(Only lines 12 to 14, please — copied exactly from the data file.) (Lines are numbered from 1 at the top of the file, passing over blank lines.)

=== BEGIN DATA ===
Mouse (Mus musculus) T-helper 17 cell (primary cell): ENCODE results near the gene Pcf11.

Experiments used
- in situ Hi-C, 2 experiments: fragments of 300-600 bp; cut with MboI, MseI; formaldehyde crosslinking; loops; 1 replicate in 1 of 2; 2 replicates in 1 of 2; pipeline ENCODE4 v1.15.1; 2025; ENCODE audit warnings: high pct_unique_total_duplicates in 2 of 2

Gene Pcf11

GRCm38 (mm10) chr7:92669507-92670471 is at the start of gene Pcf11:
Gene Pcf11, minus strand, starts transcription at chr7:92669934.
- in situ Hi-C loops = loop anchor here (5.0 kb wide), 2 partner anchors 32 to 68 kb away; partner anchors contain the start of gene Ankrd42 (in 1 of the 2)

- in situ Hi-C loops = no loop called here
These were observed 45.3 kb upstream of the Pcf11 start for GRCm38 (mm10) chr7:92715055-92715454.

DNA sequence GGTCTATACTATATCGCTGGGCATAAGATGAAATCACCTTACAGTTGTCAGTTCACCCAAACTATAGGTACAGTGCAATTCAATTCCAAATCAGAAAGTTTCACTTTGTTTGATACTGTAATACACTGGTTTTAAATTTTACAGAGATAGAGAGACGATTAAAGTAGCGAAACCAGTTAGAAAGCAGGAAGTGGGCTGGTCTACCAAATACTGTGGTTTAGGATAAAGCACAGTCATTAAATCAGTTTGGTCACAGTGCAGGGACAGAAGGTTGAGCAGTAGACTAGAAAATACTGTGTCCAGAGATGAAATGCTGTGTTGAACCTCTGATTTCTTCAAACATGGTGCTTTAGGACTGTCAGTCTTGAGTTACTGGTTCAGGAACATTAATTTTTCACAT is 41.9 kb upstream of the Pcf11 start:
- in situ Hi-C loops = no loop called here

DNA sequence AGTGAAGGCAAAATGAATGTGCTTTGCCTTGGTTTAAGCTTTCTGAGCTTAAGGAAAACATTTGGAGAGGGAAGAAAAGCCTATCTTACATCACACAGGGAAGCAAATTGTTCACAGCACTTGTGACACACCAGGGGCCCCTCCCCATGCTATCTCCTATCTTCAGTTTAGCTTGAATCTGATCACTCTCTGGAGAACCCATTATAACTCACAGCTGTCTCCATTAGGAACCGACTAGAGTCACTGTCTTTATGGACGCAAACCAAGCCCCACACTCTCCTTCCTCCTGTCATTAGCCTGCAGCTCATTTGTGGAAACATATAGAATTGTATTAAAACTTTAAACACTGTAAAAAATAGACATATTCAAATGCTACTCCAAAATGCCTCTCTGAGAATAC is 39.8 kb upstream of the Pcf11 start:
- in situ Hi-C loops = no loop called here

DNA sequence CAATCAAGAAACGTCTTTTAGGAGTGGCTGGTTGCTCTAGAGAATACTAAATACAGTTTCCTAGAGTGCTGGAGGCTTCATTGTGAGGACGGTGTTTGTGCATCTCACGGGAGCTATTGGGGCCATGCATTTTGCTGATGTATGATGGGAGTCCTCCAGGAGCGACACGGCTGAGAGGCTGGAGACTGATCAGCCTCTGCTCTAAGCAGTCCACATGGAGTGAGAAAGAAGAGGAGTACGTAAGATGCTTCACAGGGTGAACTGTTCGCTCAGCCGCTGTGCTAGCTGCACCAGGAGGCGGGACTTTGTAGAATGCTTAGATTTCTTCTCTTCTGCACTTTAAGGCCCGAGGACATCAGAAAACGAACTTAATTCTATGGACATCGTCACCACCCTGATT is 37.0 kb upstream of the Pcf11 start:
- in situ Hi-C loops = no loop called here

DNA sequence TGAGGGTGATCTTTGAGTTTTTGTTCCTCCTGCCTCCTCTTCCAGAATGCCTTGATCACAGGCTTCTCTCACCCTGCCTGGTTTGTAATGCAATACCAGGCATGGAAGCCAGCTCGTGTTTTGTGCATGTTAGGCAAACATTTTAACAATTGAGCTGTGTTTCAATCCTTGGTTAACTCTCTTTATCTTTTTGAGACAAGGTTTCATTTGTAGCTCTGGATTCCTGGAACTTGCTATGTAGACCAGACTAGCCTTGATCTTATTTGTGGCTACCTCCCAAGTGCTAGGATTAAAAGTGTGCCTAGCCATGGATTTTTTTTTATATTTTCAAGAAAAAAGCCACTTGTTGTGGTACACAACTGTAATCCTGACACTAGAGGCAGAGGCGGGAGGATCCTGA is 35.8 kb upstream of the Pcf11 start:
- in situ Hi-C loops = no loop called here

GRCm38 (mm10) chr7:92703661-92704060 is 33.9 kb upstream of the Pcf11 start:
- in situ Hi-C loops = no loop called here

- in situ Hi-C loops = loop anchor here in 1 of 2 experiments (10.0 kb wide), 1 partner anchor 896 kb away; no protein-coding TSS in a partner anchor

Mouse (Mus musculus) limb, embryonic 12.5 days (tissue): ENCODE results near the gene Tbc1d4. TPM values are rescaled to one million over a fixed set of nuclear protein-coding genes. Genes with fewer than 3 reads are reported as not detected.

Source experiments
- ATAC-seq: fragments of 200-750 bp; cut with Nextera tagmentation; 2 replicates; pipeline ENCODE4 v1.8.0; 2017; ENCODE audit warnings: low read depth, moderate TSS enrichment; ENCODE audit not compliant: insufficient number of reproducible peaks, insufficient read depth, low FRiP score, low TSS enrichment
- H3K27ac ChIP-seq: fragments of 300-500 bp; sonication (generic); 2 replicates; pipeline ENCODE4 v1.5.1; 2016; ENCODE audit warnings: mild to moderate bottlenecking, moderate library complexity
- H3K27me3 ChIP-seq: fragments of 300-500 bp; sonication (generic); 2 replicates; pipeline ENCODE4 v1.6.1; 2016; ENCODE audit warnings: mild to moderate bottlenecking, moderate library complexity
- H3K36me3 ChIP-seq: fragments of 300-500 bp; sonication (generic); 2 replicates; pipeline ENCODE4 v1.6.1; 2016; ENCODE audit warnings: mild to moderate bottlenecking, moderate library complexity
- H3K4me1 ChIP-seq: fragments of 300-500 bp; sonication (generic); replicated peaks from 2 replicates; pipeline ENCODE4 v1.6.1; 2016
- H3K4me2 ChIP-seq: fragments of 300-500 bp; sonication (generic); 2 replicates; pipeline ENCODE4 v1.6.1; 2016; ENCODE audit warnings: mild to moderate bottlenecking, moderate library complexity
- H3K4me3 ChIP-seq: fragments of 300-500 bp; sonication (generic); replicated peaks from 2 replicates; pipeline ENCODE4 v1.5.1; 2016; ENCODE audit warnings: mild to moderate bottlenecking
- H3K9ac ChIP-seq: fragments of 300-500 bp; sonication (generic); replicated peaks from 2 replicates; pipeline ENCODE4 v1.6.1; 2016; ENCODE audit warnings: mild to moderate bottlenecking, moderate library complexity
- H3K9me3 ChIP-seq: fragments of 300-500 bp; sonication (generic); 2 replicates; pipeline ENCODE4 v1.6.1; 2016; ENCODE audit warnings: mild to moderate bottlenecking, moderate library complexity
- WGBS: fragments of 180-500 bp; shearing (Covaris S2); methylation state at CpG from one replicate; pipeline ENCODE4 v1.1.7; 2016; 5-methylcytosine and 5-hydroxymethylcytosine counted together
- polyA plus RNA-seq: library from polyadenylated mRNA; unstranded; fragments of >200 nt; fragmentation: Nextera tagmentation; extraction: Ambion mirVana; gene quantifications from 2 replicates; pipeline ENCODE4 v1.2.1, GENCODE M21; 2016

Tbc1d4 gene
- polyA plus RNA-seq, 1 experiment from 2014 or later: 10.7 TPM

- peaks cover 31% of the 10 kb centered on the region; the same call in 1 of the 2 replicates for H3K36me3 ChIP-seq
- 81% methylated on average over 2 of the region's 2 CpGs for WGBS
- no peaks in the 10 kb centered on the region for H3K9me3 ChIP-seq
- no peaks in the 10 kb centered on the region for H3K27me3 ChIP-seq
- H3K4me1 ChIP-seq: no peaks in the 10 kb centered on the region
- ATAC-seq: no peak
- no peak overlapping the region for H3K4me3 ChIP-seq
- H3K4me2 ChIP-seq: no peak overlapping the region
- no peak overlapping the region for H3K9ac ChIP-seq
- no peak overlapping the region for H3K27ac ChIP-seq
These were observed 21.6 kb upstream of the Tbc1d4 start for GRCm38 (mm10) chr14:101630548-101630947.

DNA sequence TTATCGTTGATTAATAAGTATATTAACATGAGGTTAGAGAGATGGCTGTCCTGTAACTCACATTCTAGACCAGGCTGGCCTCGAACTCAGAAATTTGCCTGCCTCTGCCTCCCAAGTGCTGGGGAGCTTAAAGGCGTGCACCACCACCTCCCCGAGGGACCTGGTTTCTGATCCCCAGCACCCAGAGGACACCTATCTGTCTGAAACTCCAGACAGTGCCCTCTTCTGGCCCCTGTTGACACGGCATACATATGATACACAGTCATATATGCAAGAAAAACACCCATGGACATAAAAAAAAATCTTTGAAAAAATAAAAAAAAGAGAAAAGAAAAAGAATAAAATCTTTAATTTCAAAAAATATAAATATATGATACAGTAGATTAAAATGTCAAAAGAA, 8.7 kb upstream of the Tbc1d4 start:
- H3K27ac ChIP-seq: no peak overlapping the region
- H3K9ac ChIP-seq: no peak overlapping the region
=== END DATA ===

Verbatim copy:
DNA sequence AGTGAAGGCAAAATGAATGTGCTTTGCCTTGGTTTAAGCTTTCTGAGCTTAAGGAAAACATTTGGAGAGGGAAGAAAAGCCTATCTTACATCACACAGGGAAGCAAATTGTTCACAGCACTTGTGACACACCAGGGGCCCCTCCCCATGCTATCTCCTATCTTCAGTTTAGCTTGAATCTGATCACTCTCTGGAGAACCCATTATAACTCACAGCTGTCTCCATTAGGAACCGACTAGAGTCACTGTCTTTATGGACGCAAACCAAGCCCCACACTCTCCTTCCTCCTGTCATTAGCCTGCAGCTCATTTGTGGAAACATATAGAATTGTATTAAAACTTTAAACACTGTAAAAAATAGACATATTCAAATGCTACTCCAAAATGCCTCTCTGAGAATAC is 39.8 kb upstream of the Pcf11 start:
- in situ Hi-C loops = no loop called here

DNA sequence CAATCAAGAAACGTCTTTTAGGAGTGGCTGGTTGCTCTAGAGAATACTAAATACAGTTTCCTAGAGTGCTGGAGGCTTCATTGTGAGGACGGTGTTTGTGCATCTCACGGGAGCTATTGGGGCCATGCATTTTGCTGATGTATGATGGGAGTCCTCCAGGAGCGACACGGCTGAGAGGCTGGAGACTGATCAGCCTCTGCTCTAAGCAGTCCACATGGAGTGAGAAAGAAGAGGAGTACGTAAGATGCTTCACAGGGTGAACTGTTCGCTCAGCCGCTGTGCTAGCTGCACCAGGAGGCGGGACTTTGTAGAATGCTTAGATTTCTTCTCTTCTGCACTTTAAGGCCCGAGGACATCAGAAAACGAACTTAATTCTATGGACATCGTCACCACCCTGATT is 37.0 kb upstream of the Pcf11 start: